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Rediff News  All News  » Business » RBI, Sebi propose changes in RGESS investment norms

RBI, Sebi propose changes in RGESS investment norms

November 06, 2012 12:07 IST

The launch of the Rajiv Gandhi Equity Savings Scheme (RGESS) announced in this year's Union budget to attract retail investors to invest in equities is likely to be delayed further. The regulators have proposed changes in the norms for inclusion of mutual funds (MFs) in the scheme.

This is despite Finance Minister P Chidambaram approving the scheme on September 21. He'd said the department of revenue would notify the scheme and the Securities and Exchange Board of India (Sebi) would issue the relevant circulars to operationalise it in two weeks.

The delay is due to extended consultations on the coverage of products. Officials said consultations had taken place with the Reserve Bank of India, Sebi and the law ministry on RGESS. The regulators have all suggested some changes.

There might be some restrictions with regard to participation of MFs, with only funds meeting specific conditions to be allowed, said those in the know.

Under the scheme as announced in the budget, first-time retail investors with an annual income of up to Rs 10 lakh (Rs 1 million) were to get tax benefits for investing up to Rs 50,000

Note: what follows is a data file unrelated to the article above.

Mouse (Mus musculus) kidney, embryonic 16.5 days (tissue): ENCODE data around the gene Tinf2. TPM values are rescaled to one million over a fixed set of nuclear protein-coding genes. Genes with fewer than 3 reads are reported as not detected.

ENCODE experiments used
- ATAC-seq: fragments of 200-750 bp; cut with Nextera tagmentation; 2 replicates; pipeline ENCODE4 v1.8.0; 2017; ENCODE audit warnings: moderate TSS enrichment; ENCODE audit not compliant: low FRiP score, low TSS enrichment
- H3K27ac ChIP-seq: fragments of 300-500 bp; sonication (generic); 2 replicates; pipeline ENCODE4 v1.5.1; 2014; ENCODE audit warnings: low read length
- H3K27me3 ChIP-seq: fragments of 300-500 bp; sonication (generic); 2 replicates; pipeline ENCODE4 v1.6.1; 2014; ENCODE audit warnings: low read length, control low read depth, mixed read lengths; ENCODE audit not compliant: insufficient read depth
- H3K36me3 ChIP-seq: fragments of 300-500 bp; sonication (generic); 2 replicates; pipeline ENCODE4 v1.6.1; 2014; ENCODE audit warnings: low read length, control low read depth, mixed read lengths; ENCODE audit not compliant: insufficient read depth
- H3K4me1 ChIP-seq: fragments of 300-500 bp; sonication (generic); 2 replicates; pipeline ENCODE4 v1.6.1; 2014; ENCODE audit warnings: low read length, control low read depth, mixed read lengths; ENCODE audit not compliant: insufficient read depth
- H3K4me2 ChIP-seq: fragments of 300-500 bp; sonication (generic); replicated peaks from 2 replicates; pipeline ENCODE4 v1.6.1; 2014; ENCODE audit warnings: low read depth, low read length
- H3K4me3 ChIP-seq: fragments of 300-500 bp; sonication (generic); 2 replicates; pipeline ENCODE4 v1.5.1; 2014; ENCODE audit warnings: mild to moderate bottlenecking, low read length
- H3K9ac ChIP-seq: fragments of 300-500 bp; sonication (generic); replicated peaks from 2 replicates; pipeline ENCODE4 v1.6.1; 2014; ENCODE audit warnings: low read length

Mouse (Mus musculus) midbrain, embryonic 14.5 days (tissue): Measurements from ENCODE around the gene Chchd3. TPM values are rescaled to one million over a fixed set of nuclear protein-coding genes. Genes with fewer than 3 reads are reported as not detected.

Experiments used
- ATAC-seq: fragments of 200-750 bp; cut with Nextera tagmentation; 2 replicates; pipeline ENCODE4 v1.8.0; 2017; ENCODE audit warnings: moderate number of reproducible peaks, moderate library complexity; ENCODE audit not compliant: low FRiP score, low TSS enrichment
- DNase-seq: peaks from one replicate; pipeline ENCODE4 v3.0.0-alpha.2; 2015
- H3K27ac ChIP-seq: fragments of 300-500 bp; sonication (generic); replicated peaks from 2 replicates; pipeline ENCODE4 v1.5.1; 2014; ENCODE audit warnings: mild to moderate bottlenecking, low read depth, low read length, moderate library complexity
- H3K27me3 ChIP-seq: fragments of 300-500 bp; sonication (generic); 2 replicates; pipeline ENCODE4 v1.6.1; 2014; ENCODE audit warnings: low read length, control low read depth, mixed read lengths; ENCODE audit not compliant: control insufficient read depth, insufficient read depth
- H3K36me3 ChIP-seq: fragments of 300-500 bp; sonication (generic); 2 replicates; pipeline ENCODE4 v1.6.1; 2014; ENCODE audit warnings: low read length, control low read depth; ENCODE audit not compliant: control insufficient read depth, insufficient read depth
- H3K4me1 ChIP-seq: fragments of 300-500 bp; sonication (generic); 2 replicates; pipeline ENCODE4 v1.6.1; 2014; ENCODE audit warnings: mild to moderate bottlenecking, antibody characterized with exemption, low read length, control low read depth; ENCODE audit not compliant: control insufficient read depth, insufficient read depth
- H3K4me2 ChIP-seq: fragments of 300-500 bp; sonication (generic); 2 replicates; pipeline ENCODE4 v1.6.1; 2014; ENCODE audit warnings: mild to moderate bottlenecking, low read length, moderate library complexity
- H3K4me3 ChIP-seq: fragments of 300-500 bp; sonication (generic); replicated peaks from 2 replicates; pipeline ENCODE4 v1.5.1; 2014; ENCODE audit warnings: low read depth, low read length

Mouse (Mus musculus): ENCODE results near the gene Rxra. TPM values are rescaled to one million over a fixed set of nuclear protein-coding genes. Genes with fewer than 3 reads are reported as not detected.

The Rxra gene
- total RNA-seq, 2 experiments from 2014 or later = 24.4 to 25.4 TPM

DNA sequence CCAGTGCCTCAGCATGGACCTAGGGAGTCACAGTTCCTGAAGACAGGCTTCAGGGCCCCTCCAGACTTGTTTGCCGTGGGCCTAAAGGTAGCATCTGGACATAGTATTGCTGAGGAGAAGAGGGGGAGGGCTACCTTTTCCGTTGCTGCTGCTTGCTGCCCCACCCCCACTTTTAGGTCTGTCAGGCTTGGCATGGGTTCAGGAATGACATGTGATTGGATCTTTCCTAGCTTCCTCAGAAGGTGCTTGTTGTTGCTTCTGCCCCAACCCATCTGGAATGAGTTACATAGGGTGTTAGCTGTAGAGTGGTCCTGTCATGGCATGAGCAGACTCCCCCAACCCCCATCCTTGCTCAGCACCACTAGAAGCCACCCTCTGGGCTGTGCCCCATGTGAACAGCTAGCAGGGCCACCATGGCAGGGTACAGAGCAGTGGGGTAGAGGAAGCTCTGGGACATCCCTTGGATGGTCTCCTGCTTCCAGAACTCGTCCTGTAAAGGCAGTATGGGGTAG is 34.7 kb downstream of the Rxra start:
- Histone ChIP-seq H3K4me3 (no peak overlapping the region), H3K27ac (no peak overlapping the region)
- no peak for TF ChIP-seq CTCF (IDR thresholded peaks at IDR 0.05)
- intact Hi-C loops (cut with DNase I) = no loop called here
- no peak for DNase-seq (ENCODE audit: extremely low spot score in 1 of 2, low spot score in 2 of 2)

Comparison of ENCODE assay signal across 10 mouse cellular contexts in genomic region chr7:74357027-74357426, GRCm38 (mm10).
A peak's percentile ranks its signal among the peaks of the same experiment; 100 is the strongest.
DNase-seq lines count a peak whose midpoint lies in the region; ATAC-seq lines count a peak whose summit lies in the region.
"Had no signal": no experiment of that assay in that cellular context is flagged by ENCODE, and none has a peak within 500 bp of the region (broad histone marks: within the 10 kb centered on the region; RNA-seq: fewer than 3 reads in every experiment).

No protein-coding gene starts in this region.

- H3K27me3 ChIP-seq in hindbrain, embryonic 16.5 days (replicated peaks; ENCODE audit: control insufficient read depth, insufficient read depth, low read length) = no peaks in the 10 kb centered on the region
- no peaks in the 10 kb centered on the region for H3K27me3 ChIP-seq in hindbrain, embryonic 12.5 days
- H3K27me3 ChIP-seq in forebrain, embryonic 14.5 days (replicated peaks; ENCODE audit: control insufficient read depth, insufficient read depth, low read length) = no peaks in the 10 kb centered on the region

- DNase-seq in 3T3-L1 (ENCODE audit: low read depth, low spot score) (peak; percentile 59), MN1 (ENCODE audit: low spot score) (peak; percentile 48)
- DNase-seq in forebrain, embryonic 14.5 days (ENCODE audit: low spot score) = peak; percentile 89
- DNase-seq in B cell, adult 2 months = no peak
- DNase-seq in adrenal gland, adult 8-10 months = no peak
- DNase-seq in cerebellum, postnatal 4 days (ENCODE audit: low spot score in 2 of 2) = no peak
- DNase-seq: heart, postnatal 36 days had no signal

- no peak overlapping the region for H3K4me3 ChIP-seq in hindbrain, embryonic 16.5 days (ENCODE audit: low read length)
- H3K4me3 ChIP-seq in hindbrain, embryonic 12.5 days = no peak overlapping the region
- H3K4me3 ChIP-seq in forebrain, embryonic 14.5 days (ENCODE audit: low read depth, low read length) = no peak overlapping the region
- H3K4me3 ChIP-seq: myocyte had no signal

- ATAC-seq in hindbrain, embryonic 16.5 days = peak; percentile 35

in stocks.

Later, when Chidambaram announced the details, he'd said exchange-traded funds (ETFs) and MFs would also come under its ambit.

"We have interpreted the relevant section of the Income Tax Act and think it can include ETFs and MFs," Chidambaram had said. And, that ETFs and MFs might be already compliant with the scheme.

He said the move would not require any amendment in the Act in his view but if at a later stage one was required, it would be done.

The scheme is open to retail investors with a demat account but who haven't made any transaction in equity or derivatives till the scheme was notified and to all account holders other than the first one who wished to open a fresh account.

Investments can be made in instalments during a year and the total lock-in period would be three years, including an initial lock-in of a year in the stock, ETF, and MF in which the money has been invested.

Stocks listed under the BSE 100 or CNX 100 or those of government-owned units classified as Navratnas, Maharatnas or Miniratnas would be eligible.

Investments in follow-on offers of these companies would also be eligible for tax deduction.

Vrishti Beniwal and Santosh Tiwari in New Delhi